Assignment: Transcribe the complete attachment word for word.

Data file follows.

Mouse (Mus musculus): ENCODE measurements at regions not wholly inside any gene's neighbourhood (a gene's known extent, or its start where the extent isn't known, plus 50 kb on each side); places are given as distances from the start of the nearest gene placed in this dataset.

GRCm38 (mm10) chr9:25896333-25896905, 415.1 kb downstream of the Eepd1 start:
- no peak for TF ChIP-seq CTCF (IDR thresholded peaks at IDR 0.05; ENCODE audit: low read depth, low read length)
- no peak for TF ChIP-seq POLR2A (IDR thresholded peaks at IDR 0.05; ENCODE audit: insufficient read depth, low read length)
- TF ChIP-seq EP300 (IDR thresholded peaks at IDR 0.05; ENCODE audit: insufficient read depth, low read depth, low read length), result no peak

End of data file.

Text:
Mouse (Mus musculus): ENCODE measurements at regions not wholly inside any gene's neighbourhood (a gene's known extent, or its start where the extent isn't known, plus 50 kb on each side); places are given as distances from the start of the nearest gene placed in this dataset.

GRCm38 (mm10) chr9:25896333-25896905, 415.1 kb downstream of the Eepd1 start:
- no peak for TF ChIP-seq CTCF (IDR thresholded peaks at IDR 0.05; ENCODE audit: low read depth, low read length)
- no peak for TF ChIP-seq POLR2A (IDR thresholded peaks at IDR 0.05; ENCODE audit: insufficient read depth, low read length)
- TF ChIP-seq EP300 (IDR thresholded peaks at IDR 0.05; ENCODE audit: insufficient read depth, low read depth, low read length), result no peak